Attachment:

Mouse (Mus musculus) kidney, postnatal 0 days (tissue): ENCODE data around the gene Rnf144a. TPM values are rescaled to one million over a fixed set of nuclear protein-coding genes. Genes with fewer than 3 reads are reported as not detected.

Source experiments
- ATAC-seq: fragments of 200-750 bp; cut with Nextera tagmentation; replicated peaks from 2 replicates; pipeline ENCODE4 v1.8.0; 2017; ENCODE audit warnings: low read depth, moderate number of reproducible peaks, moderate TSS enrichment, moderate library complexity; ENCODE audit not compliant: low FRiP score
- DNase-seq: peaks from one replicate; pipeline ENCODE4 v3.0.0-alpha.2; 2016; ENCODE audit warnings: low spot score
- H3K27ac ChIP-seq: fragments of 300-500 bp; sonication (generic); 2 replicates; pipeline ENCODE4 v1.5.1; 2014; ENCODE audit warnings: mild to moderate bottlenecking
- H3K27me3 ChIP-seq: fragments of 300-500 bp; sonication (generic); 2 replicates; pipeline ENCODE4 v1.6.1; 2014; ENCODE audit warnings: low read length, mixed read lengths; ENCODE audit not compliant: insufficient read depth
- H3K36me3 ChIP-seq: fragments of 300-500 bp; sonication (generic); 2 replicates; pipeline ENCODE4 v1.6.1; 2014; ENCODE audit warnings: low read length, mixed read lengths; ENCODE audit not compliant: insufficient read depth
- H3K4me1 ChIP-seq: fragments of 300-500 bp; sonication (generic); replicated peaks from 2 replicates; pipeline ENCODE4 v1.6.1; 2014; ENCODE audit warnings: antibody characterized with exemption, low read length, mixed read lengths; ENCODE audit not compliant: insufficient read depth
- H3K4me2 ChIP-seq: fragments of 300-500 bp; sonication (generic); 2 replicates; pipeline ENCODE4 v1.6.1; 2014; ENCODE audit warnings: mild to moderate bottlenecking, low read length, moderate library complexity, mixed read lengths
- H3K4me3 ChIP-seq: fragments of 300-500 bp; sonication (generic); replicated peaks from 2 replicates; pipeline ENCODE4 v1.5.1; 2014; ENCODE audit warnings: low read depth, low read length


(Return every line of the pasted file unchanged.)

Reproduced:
Mouse (Mus musculus) kidney, postnatal 0 days (tissue): ENCODE data around the gene Rnf144a. TPM values are rescaled to one million over a fixed set of nuclear protein-coding genes. Genes with fewer than 3 reads are reported as not detected.

Source experiments
- ATAC-seq: fragments of 200-750 bp; cut with Nextera tagmentation; replicated peaks from 2 replicates; pipeline ENCODE4 v1.8.0; 2017; ENCODE audit warnings: low read depth, moderate number of reproducible peaks, moderate TSS enrichment, moderate library complexity; ENCODE audit not compliant: low FRiP score
- DNase-seq: peaks from one replicate; pipeline ENCODE4 v3.0.0-alpha.2; 2016; ENCODE audit warnings: low spot score
- H3K27ac ChIP-seq: fragments of 300-500 bp; sonication (generic); 2 replicates; pipeline ENCODE4 v1.5.1; 2014; ENCODE audit warnings: mild to moderate bottlenecking
- H3K27me3 ChIP-seq: fragments of 300-500 bp; sonication (generic); 2 replicates; pipeline ENCODE4 v1.6.1; 2014; ENCODE audit warnings: low read length, mixed read lengths; ENCODE audit not compliant: insufficient read depth
- H3K36me3 ChIP-seq: fragments of 300-500 bp; sonication (generic); 2 replicates; pipeline ENCODE4 v1.6.1; 2014; ENCODE audit warnings: low read length, mixed read lengths; ENCODE audit not compliant: insufficient read depth
- H3K4me1 ChIP-seq: fragments of 300-500 bp; sonication (generic); replicated peaks from 2 replicates; pipeline ENCODE4 v1.6.1; 2014; ENCODE audit warnings: antibody characterized with exemption, low read length, mixed read lengths; ENCODE audit not compliant: insufficient read depth
- H3K4me2 ChIP-seq: fragments of 300-500 bp; sonication (generic); 2 replicates; pipeline ENCODE4 v1.6.1; 2014; ENCODE audit warnings: mild to moderate bottlenecking, low read length, moderate library complexity, mixed read lengths
- H3K4me3 ChIP-seq: fragments of 300-500 bp; sonication (generic); replicated peaks from 2 replicates; pipeline ENCODE4 v1.5.1; 2014; ENCODE audit warnings: low read depth, low read length